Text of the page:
Physical Requirements for CMV Drivers

Over the past month, we have spent a great deal of time discussing the requirements and qualifications that must be attained in order to be a CMV driver. To end this series, we have put together another list. This week, we would like to discuss the physical requirements that your drivers must meet.

According to the Federal Motor Carrier Safety Administration (FMCSA), drivers must:

•    Have no loss of a foot, leg, hand, or arm OR has been granted a skill performance evaluation certificate;

•    Have no impairment of a hand or finger which will interfere with the power of grasping;

•    Have no impairment of an arm, foot or leg which could interfere with the ability to perform normal tasks that are associated with operating a CMV;

•    Have no established medical history or clinical diagnosis of diabetes mellitus which requires insulin for control;

•    Have no current clinical diagnosis of: myocardial infarction, angina pectoris, coronary insufficiency, thrombosis or any other cardiovascular disease of a variety known to be accompanied by collapse, congestive cardiac failure, syncope, etc.;

•    Have no medical history of respiratory dysfunction that will interfere with his/her ability to control a CMV;

•    Have no medical history of epilepsy or any other condition that may interfere with safe driving;

•    Have no mental, nervous, organic or functional disease or psychiatric disorder that will interfere with driving;

•    Have distant visual acuity of at least 20/40 in each eye without contact lenses.

For a full list, be sure to check it out here.

We at Wolpert Insurance hope that you have found this series helpful and useful! Having the best drivers out on the road will not only lower the chance of an accident, but claim or even lawsuit.

For those times that you do face a claim, we are here to provide you with reliable movers insurance. For more information on your options, contact our agency.

CMV Driver Qualifications: What Needs to Be in Your File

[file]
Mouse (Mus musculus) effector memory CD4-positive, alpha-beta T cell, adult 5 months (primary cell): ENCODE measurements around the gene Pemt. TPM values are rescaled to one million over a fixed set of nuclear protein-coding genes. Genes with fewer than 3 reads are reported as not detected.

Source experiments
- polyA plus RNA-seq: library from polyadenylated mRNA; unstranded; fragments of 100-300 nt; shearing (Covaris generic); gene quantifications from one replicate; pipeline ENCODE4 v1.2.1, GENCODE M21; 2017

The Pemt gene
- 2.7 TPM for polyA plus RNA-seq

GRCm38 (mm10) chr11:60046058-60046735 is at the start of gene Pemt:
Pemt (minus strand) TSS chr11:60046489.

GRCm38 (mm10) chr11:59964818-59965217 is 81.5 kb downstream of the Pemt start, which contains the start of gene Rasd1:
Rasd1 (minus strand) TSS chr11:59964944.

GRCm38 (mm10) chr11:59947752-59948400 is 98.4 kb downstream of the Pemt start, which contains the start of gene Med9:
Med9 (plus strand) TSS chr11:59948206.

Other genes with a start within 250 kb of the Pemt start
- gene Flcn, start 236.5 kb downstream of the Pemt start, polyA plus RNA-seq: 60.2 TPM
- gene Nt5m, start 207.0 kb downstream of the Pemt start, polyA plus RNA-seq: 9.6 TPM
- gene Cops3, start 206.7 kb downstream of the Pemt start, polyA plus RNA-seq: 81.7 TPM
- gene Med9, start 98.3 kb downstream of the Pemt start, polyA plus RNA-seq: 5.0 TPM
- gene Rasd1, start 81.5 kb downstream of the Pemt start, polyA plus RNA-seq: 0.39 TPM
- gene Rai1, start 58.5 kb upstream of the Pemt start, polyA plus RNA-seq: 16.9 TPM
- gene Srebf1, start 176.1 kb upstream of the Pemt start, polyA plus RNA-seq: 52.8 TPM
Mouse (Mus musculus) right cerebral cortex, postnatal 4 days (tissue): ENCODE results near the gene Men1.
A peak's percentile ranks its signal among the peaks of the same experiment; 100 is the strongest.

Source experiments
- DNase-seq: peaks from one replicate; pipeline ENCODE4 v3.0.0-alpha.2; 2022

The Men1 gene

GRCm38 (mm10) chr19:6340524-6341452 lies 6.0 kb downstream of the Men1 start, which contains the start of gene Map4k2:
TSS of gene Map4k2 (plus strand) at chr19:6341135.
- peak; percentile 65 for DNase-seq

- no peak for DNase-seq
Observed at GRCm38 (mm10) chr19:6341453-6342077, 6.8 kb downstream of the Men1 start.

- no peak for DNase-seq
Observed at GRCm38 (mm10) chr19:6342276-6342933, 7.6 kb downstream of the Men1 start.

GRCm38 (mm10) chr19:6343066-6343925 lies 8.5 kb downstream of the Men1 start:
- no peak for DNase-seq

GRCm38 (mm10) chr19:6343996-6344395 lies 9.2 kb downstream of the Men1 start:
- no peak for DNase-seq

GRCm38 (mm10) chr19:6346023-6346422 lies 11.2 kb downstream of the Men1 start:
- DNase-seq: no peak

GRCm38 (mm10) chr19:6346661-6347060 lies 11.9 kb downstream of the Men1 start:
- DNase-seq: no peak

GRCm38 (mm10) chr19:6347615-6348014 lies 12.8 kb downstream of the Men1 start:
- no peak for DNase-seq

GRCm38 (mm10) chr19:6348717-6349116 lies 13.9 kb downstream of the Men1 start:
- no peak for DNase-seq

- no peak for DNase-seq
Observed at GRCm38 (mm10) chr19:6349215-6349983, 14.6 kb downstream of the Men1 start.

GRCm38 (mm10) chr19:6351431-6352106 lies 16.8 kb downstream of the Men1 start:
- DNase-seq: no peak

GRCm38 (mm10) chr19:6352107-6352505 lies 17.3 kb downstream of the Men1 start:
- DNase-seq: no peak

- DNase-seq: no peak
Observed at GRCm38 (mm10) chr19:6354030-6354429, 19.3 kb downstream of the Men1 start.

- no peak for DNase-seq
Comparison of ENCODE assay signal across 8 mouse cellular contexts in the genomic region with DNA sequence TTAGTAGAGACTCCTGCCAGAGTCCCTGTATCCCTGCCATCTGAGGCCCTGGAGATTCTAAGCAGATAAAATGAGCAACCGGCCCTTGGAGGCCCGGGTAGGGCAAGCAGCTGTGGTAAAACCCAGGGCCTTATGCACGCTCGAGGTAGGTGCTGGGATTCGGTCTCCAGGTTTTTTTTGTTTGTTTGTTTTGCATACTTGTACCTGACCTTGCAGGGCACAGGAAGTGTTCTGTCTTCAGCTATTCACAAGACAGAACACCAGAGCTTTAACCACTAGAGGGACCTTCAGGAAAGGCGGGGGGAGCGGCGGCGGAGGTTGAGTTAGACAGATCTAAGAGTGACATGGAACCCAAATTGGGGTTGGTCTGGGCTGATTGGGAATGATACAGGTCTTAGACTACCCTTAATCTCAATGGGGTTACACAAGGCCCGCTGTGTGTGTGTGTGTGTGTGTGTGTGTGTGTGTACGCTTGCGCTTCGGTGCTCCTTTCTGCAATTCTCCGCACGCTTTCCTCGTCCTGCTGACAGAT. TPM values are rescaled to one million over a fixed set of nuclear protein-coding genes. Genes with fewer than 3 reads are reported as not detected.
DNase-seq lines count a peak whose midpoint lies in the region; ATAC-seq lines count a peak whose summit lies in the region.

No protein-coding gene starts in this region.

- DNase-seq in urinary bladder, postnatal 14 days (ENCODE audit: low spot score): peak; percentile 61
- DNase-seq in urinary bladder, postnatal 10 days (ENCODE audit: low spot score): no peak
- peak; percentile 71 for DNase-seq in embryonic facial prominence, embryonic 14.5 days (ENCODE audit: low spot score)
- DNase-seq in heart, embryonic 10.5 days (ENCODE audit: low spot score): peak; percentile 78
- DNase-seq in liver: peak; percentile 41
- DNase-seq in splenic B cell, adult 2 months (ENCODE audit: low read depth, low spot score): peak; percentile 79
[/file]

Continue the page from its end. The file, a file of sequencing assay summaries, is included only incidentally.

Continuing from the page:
Welcome back! Over the past few weeks, our agency has focused on CMV driver qualifications and disqualifications. As the owner of a moving and storage company, it is important to be aware of such things. Last week, we went over the penalties that your drivers would face if he or she were found with drugs or alcohol on them or the use of either. This week, we would like to focus on the things that must be in a CMV driver’s file. Without these items, your drivers would not be able to operate your vehicles.

Every motor carrier must have a file for each regularly employed driver that should include:

•    Driver’s application for employment

•    Inquiry to previous employers – 3 years

•    Inquiry to state agencies – 3 years

•    Inquiry to state agencies – annual

•    Annual review of driving record

•    Annual driver’s certification of violations

•    Driver’s road test certificate or equivalent

•    Medical examiner’s certificate

The last thing you want is to find your company in trouble because your CMV driver’s do not have a file including the above items.

At Wolpert Insurance, our goal is to make sure your company is aware of such rules and regulations to stay out of trouble. We are also here to provide you with affordable and comprehensive movers insurance to help you deal with the unexpected issues and financial woes. For more information, contact our experts by calling 508-459-4700 or visit our website to fill out the free quote form!

Consequences of the Use of Drugs and Alcohol as a CMV Driver